At that time, the political landscape of the country was changing dramatically. Public support was shifting from the Bulgarian Socialist Party (BSP) to the Union of Democratic Forces (UDF), as a result of a significant economic downturn during the Videnov government. In the 1995-97 period, the socialist government had all but halted the economic transition towards a market economy and attempted to reverse the trajectory of the reforms toward a softer central planning via a so-called “socially oriented economic policy” (Kalinova 2006, 291–8).

In 1996 the share of government-controlled prices surpassed just over half of the products, leading to major imbalances between the supply and demand of products. This, combined with the failures of mass privatization, foiled by the concentration of privatization bonds in unstable or outright criminal privatization funds, the “draining” of state-owned enterprises and a sharp drop in trust in the banking system set the stage for economic collapse.

Reviewing the key macroeconomic indicators for the period before and during the socialist government reveals the severity of the economic conditions. Probably the most telling indicator for the real-world dimension of the economic crisis is inflation, as measured by the consumer prices index.

According to the World Bank data (preferred here as the data series published by the Bulgarian National Statistical Institute, NSI, do not allow for comparisons with the period before the economic crisis as they do not cover the entire democratic history of the country), the annual inflation in Bulgaria rose from 62% in 1995 to 1058% in 1997, which was considered uncontrollable by the experts and government alike (See Figure 1).

To make things worse, in year 1997 the highest inflation rate was recorded in the cost of the food basket (1094% according to NSI data, including the most commonly used food groups such as meat, vegetables, fruit, oils, bread), the highest being inflation rate in price of meat (1411%) and price of vegetables (1444%), thus affecting the basic capability of many to sustain themselves and their families.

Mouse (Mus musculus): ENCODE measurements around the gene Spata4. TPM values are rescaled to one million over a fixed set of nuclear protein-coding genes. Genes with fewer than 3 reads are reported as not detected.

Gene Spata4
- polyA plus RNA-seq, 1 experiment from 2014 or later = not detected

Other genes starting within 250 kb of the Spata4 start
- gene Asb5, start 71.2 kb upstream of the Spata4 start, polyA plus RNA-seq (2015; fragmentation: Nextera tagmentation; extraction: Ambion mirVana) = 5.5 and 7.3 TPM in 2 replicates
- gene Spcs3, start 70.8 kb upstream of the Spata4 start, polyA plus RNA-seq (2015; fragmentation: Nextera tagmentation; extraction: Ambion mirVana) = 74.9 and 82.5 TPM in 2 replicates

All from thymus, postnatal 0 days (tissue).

Figure 1: Annual Change in HICP inflation (%), Bulgaria, 1989-1997

1aSource: World Bank, http://www.worldbank.org/.

At the same time, there was a significant decline in GDP per capita, as it slid from 1554 USD in year 1995 to 1345 in year 1997. The effect of this extreme decline is evident in the sharp drop in household final consumption expenditure, from 74% of GDP in year 1994 to 58% in year 1998. Evidently, the crisis significantly reduced the ability of households to spend. The rapid rise of inflation also meant that household savings were losing their value at an alarming rate.

Meanwhile, public finances were not doing well either. In year 1997, the debt of the national government reached almost a 100% of GDP, and GDP itself was declining rapidly, especially in the first quarters of the year. Foreign trade also experienced a setback, declining by about 15% in a single year.

Furthermore, central bank reserves were being depleted in an unsuccessful attempt to support the exchange rate of the Bulgarian lev. The banking system was failing, as the devaluation of deposits and sharp drop in trust, resulting in almost a third of the banks going under in the years of the crisis (See Figure 2) (Nenovsky and Rizopoulos 2003, 909).

Figure 2: Devaluation of the Lev (BGN to USD Exchange Rate), 1995-1997

2aSource: OANDA, oanda.com.

The economic failure coincided with political upheaval in the winter of 1996, and the introduction of extraordinary measures for economic stabilization, together with the reversal of many of the Videnov government’s disastrous economic policies. Thus, the currency board was introduced.

4. The Conditions of the Bulgarian Currency Board

The late-nineties economic crisis is not the first time that an introduction of a currency board was considered in Bulgaria. Similar mechanisms, aiming at reducing the risk of inflation and economic instability, were proposed right after the transition to democracy and market capitalism. This was done in the so-called Rahn-Utt Plan for the transition, and also voiced by Steve Hanke and Kurt Schuler (Hanke and Shuler, 1991). At that time, however, both the newly-former democratic forces and the socialist opposition deemed a currency board to be too harsh and constraining measure, which is why they opposed its introduction.